Rangeland Grazing and Livestock Diversity

Recently, I attended the Wyoming Stock Growers Association’s Cattlemen’s Convention and Tradeshow in Gillette, Wyoming. While driving up I noticed the diversity in the livestock in rangeland grazing.

Most grazers were beef cattle. I also saw horses, sheep with lambs and goats with kids. Additionally, deer and pronghorn were sharing many of these rangeland grazing areas. Once I arrived, a customer spoke with me about the importance of his Ward Laboratories, INC. forage analysis. He said the feed composition had an impact on alpaca fibers.

All of this got me thinking about the challenges of rangeland grazing. With the diversity of the livestock, producers need to take into account which species are consuming specific plants and what part of the plant. The diversity of livestock, wildlife, and rangeland forage species must be considered when grazing rangeland. Additionally, the seasonal and year to year variation in nutrient values of these feed-stuffs will have an impact on grazing plan success or failure.

Grazers, Browsers, and Everything Between

Rangeland herbivores can be categorized into grazers, browsers and intermediate feeders. Grazers are non-discriminating with feed selection. Browsers conversely are very selective. Intermediate feeders are less discriminating than browsers, but more selective than grazers.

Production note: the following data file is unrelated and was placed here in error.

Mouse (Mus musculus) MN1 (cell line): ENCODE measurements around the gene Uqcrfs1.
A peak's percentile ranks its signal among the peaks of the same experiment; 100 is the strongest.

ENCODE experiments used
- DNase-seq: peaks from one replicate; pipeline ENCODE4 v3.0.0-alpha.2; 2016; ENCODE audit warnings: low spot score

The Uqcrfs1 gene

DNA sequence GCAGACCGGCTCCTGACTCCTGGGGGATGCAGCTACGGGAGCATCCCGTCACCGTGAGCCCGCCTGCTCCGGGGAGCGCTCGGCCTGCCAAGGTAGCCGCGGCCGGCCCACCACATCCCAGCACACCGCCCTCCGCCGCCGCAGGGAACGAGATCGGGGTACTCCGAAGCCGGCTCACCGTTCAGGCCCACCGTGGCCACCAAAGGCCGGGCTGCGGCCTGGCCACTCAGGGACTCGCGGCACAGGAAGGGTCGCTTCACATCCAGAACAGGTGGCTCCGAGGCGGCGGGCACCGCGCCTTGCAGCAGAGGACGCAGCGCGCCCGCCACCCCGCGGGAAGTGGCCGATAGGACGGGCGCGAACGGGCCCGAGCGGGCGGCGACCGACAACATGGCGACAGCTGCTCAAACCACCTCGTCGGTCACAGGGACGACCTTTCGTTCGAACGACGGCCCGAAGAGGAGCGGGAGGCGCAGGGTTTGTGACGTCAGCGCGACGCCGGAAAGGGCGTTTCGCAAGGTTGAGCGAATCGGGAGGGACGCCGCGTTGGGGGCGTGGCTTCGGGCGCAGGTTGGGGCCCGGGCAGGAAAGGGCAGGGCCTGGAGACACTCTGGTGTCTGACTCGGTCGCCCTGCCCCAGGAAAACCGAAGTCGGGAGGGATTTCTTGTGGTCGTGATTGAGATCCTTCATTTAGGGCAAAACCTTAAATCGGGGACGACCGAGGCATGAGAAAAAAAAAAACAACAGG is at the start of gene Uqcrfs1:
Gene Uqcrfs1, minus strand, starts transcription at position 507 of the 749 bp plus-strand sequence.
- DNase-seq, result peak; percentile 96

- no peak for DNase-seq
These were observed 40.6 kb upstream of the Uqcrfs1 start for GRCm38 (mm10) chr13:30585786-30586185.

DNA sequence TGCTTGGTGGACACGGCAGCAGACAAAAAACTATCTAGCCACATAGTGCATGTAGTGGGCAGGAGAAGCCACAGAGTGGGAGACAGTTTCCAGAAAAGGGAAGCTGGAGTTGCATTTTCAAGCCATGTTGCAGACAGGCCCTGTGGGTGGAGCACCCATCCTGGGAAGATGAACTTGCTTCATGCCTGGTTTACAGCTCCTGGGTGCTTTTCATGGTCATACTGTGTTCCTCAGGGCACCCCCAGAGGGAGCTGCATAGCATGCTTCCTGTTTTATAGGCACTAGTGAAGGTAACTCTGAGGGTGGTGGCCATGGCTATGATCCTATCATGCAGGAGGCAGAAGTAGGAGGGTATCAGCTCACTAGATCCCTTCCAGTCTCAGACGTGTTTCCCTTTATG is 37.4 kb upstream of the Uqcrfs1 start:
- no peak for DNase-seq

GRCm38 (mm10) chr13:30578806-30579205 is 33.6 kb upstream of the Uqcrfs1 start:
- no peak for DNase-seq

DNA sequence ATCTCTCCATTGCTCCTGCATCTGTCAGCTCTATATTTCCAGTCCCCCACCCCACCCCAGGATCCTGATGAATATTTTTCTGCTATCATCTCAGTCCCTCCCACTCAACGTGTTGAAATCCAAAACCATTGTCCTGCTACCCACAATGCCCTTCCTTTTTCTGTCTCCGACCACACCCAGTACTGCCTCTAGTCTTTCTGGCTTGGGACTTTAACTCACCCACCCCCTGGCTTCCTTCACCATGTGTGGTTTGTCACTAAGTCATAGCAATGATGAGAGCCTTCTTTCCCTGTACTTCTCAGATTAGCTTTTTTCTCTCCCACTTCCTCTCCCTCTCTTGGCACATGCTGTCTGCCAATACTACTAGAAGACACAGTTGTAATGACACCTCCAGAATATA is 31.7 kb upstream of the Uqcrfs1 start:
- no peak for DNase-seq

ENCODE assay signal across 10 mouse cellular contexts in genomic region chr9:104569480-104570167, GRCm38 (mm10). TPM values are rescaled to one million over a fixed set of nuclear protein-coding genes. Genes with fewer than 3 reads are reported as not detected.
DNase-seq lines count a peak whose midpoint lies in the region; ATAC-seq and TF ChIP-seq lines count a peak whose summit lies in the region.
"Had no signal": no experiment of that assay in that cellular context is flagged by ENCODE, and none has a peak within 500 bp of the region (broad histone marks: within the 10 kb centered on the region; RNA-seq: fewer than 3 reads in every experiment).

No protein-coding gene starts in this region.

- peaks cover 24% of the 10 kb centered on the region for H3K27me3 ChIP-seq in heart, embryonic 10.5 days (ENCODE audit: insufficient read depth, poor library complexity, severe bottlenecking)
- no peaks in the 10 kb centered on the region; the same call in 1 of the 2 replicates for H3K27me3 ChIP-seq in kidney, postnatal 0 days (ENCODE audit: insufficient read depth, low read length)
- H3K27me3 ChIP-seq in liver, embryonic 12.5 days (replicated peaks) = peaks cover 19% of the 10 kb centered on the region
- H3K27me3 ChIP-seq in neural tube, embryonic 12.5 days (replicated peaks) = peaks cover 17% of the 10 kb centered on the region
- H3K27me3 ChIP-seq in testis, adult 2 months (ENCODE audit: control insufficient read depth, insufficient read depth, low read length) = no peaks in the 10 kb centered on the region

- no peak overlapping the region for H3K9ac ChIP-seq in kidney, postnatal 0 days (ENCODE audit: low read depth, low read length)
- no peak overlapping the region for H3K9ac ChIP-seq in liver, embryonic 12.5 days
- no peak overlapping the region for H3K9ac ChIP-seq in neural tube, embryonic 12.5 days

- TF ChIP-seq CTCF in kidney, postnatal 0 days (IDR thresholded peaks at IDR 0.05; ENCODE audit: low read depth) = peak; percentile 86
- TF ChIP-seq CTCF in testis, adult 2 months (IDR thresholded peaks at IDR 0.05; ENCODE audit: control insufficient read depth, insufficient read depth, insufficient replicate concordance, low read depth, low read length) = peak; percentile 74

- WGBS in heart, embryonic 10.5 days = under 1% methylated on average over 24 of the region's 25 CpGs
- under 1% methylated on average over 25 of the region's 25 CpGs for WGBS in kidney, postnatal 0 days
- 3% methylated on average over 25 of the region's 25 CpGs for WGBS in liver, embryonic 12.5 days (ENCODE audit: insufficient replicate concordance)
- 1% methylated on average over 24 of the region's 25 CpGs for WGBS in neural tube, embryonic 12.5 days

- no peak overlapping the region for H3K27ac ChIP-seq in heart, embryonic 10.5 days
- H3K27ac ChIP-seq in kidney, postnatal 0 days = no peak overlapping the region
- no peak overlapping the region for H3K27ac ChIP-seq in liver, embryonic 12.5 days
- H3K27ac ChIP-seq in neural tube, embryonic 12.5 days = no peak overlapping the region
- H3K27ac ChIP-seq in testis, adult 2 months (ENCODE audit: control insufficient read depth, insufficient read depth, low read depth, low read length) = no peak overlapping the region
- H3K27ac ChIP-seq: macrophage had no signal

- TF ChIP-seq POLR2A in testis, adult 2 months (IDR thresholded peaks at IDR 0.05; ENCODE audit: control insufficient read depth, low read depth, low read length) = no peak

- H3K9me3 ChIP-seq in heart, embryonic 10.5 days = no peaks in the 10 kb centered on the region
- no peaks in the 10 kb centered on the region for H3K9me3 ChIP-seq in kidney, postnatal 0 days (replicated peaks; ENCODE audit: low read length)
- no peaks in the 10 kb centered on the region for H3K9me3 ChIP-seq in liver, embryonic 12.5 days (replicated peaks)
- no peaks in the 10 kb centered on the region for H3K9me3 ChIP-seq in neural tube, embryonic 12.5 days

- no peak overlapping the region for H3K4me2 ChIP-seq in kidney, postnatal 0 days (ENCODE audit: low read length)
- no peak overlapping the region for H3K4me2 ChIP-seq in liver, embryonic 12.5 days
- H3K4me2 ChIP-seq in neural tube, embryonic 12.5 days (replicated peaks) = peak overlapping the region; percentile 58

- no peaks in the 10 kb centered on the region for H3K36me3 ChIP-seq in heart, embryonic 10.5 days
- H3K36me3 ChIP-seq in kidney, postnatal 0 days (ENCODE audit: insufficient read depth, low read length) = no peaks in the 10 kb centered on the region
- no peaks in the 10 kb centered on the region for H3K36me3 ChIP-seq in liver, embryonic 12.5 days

Grazers typically have a wide mouth good for grabbing large bites of forage in front of them. Because the feed they are consuming is typically lower in protein and higher in fiber, grazers have large body size to accommodate large gut size and gut capacity. Grazers utilize large populations of microbes, either in the rumen or hind-gut to digest feed-stuffs. Fermentation allows grazers to meet nutritional requirements consuming high volumes of low quality feed. Horses and cattle are grazing livestock.


Browsers on the other hand have very small mouths and are highly adapted to select high protein, low fiber portions of plants. For example, pronghorn can survive mostly on sagebrush leaves consuming few stems and a small amount of prairie grasses. Pronghorn have narrow muzzles for selection and small rumens for fermentation therefore, a smaller body size. Additionally, these browsers have saliva that binds to tannins in leafy portions of vegetation that can be detrimental to other species. Goats are the only true browsing livestock species.

Intermediate Feeders

Other livestock and wildlife species consume a more varied diet. These animals feed on easily accessible grasses, leaves and fruit. Sheep, llamas, and alpacas all fall into this category. It should be noted sheep are more similar to grazers and have a relatively large body size and gut capacity. Llamas and alpaca’s however are pseudo-ruminants and therefore have only a three compartment stomachs. Therefore, these pseudo-ruminants have a smaller gut capacity and are more similar to browsers.

Determining Nutritional Value of Rangeland Grazing